Understanding Thermal Analysis

Thermal analysis (TA) refers to a range of different techniques used to measure changes in a material’s behavior as a function of time or temperature, either when subjected to heating, cooling, or kept at a constant temperature. The sample sizes are typically in the mg range and the material changes detected are exceptionally small.

Understanding Thermal Analysis

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Examples of material behaviors that are carefully monitored are sample weight, stiffness, melting temperature changes, and sample size. These changes are subsequently plotted as thermograms, and the characteristics of these graphs offer accurate information on basic material properties such as melting point, glass transition, and crystallization temperature.

From this, it is possible to determine a material’s basic characteristics and composition and anticipate how the material will perform in a given application.

The application of thermal analysis is crucial to ensuring that materials are up to specification. It is frequently used in research and development and quality control across a number of industries, including battery materials, ceramics, electronics, food, polymer, pharmaceutical, and metals.

How Does Thermal Analysis Work?

A thermal analysis instrument is comprised of a furnace and a sample holder, which also incorporates a sensor.

As the sample is either heated or cooled in the furnace, the sensor is able to detect variations in the sample’s thermal or physical properties. The temperature control unit regulates the furnace temperature whilst the data recording unit simultaneously records the signals of the sensors and sample temperature and analyses them.

Various types of furnaces and cooling accessories are on hand, depending on the temperature range required. These measurements are generally conducted in a controlled atmosphere utilizing purged gas, usually consisting of nitrogen or air.

Understanding Thermal Analysis

Image Credit: Hitachi High-Tech Analytical Science

The temperature control, data recording and analysis are all controlled via a computer. Depending on the required information, the user has the ability to choose one or multiple thermal analysis techniques.

The computer can be hooked up to numerous instruments which have other types of measurement techniques, facilitating simultaneous measurement and analysis.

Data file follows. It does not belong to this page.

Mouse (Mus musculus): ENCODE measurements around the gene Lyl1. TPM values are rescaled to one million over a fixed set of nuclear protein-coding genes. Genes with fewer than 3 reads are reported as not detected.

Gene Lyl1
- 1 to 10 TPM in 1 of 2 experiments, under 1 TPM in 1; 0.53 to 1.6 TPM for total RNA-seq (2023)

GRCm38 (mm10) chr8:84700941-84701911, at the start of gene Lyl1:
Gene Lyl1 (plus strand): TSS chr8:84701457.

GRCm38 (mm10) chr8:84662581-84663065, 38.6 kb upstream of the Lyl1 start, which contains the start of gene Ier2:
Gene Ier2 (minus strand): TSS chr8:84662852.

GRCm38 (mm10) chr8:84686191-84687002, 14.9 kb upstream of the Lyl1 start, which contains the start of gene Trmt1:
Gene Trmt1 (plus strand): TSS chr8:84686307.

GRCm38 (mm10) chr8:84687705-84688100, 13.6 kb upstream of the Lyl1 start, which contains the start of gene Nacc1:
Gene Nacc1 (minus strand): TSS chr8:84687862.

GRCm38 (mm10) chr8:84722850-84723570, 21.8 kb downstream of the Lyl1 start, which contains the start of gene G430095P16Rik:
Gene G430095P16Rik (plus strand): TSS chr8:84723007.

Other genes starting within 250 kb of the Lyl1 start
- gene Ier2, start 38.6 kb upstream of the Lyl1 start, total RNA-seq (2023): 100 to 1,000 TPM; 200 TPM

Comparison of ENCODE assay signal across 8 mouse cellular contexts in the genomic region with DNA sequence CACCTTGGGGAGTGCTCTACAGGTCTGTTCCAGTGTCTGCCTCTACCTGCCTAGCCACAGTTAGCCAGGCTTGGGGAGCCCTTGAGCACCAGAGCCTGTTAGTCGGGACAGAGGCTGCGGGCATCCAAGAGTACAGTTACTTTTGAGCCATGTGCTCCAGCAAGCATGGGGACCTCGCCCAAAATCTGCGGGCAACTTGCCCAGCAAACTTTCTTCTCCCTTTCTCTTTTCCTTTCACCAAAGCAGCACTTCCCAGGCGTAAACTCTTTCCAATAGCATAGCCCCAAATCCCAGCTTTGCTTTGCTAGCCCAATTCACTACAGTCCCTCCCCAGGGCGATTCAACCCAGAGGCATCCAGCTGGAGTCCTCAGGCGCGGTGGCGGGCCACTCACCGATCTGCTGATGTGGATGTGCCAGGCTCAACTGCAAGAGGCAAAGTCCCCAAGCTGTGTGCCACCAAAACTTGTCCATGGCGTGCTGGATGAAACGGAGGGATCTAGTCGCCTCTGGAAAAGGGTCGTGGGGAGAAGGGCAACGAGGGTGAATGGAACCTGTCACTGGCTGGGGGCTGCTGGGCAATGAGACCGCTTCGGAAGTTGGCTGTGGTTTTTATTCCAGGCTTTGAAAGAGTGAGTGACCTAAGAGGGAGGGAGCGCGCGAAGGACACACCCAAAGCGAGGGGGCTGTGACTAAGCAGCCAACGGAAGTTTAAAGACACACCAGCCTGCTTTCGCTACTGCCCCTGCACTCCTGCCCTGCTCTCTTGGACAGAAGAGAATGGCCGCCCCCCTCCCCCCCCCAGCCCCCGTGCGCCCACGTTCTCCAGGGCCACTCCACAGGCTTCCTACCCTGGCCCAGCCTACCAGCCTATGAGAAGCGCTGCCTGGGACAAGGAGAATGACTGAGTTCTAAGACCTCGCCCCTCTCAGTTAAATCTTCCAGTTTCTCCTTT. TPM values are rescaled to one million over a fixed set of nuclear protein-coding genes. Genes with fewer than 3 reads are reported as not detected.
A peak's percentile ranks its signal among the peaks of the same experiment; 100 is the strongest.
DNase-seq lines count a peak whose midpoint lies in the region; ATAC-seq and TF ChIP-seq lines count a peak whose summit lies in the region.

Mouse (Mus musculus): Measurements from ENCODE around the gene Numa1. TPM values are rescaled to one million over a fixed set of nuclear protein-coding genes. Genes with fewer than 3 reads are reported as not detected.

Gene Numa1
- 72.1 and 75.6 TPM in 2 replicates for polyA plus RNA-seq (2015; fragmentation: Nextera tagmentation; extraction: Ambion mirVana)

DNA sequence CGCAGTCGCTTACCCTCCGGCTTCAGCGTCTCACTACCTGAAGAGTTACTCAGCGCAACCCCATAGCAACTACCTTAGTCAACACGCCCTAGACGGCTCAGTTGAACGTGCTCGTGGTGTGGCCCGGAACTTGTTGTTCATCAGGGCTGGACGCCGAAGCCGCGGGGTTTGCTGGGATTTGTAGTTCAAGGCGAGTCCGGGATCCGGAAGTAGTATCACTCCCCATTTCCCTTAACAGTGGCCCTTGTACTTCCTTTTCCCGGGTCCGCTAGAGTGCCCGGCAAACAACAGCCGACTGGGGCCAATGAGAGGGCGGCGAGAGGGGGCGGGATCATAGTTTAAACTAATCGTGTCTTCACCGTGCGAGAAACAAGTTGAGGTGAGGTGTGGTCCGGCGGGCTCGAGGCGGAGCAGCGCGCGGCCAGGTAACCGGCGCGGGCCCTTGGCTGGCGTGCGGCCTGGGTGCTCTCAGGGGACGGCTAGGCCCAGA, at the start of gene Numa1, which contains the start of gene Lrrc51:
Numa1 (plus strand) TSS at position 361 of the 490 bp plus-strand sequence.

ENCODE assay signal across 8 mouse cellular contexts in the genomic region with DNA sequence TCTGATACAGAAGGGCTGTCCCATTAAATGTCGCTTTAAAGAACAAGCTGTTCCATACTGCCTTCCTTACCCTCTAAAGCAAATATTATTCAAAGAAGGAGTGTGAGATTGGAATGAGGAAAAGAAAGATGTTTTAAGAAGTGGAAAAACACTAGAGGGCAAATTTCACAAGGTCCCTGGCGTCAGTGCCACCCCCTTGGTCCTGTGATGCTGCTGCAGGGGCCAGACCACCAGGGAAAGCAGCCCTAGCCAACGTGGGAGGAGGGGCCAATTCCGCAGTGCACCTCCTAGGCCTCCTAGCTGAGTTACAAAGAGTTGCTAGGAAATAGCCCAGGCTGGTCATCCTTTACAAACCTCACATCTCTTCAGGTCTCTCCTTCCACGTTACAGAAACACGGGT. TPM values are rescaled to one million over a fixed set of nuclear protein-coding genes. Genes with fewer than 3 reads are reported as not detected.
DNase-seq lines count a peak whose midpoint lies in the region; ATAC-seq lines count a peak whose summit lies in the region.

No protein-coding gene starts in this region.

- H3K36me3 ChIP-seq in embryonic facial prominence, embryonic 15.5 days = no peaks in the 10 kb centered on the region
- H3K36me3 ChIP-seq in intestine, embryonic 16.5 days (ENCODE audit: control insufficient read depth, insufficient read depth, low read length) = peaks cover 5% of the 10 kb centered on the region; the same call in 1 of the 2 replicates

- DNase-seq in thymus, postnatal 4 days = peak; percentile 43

What Kind of Measuring Methods are Used?

There are a variety of measuring methods available, and the suitable method is contingent on which thermal properties need to be analyzed. The most frequently used methods are: DSC – differential scanning calorimetry, TGA – thermogravimetric analysis, DMA – dynamic mechanical analysis and TMA – thermomechanical analysis.

Each thermal analyzer has the ability to tell the user a great deal about the properties of a material, but sometimes the results and evaluation can be vague and vary from one technique to another. Depending on the required information, one or multiple techniques should be selected.

Source: Hitachi High-Tech Analytical Science

  DSC STA TMA DMA
Melting ★★★ ★★☆ ★☆☆ ★☆☆
Glass Transition ★★★ ★☆☆ ★★★ ★★★
Sample visualization ★★★ ★★★ N/A ★★★
Crystalization ★★★ ★☆☆ ★★☆ ★★☆
Reaction (curing polymerization) ★★★ ★★☆ ★★★ ★★★
Sublimation, evaporation, dehydration ★☆☆ ★★★ N/A ★☆☆
Thermal absorbtion / adsorbtion N/A ★★★ ★☆☆ ★☆☆
Thermal decomposition ★☆☆ ★★★ N/A N/A
Thermal expansion and contraction ★★☆ ★★☆ ★★★ ★★★
Study of thermal history ★★★ ★★☆ ★★★ ★★★
Cp (specific heat capacity) ★★★ ★★★ N/A N/A
Dynamic viscoelasticity N/A N/A ★★☆ ★★★
Evolved gas analysis N/A ★★★ N/A N/A
Frequency dependent event N/A N/A ★☆☆ ★★★
Kinetic study ★★★ ★★★ N/A N/A

 

DSC: Differential Scanning Calorimetry

DSC measures the heat flow that is required to pass through a thermal event. These endothermic or exothermic events supply information about thermal properties including crystallization, chemical reactions, glass transition, melting, thermal history, and also to establish the specific heat capacity.